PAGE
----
Apprenticeship programs are a proven way for individuals to discover exciting career pathways and for states to secure employment for their workforces. Be sure to check out National Apprenticeship Week events happening near you
This is the final installment of the Inclusive Community College Career Pathways blog series. Read the previous blogs here.
Systems of Support that Work Together
Colleges can collaborate with disability services, career services and community rehabilitation professionals to create customized supports that help students with disabilities find employment after finishing school. These supports include self-advocacy instruction, mentorship opportunities and tailored training and assistance. Together, customized supports help students develop skills to direct their own careers.
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This is the fifth of six installments in the series, “Inclusive Community College Career Pathways.” It discusses how the U.S. Department of Labor Pathways to Careers demonstration grants developed and provided work-based learning (WBL) experiences to prepare students with disabilities to join the workforce.
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This is the fourth of six installments in the series, “Inclusive Community College Career Pathways.” The last blog discussed the use of Universal Design for Learning (UDL) principles to make instructional content more accessible to students with disabilities.
In adapting to the COVID-19 pandemic, educational institutions have had to think critically about how to meet the unique and complex needs of students with disabilities. This means providing existing services, including accommodations and academic supports, and addressing additional challenges caused by the pandemic, such as technology access and mental distress.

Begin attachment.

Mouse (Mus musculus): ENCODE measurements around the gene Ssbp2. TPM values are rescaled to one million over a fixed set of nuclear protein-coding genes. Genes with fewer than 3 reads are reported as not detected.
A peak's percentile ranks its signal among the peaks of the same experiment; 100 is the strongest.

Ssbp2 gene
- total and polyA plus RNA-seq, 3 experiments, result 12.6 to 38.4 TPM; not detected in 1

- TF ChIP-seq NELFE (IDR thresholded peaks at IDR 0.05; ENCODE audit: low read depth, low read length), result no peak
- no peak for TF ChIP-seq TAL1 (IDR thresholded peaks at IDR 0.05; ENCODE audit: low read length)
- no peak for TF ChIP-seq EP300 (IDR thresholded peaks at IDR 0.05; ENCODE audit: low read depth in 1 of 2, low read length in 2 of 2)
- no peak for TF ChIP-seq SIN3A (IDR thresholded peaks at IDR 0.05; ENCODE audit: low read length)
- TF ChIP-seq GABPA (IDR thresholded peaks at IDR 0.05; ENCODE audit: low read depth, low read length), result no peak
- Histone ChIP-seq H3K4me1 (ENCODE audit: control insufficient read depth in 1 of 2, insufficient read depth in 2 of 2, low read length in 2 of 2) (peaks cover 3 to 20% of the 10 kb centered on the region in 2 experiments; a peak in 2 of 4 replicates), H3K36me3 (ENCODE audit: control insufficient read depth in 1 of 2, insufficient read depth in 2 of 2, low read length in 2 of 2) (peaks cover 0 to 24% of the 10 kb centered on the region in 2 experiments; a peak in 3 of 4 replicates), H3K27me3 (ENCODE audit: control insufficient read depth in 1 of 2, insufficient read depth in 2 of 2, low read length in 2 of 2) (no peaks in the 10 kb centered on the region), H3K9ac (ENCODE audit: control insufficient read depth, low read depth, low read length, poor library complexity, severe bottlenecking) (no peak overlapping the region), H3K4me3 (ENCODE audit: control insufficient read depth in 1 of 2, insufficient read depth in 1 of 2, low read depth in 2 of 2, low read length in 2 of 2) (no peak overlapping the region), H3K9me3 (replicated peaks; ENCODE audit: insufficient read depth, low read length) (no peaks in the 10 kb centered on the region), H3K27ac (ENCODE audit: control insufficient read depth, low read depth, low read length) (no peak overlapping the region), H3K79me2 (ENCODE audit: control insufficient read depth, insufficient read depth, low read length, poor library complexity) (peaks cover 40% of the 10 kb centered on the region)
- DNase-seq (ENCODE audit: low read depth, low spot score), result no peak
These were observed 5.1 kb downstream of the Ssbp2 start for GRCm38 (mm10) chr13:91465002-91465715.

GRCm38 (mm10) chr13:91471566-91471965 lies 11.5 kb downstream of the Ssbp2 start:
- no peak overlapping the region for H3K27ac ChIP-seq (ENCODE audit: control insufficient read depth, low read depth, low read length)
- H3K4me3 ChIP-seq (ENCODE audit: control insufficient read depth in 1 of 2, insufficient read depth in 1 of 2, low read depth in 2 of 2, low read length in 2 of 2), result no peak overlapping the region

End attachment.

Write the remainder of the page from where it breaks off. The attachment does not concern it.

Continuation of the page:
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This is the third of six installments in the series, “Inclusive Community College Career Pathways.” Our previous blog discusses strategies for increasing the accessibility of community colleges through college preparation programs and campus improvements.
Students learn in a variety of ways. Universal Design for Learning (UDL) is an educational framework that acknowledges and embraces this diversity and “guides the design of learning goals, materials, methods and assessments…with the diversity of learners in mind.” For example, a presentation that includes spoken, written, graphic and hands-on components aligns with UDL principles and allows students with a range of learning styles to engage with the material.
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This is the second of six installments in this series. Read the previous blog here. The next blog will discuss Universal Design for Learning.
How can students with disabilities better access a community college education? This is a question that Onondaga Community College and Pellissippi State Community College sought to address as part of their demonstration model grants from the U.S. Department of Labor. While accessibility can take many forms, the projects approached the issue from two key angles: (1) providing college “bridge” programs to prepare students with disabilities for success in community college, and (2) conducting audits and renovations to improve campus accessibility.
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Community college can be a path to employment
Preparing individuals with disabilities for the workforce helps states advance their disability employment goals. Community colleges play a critical role in connecting individuals with disabilities to in-demand careers. In 2017, 24.3% of people with disabilities who had completed some college (including earning an associate’s degree) were employed, compared to 16.7% of people with disabilities who had only a high school diploma.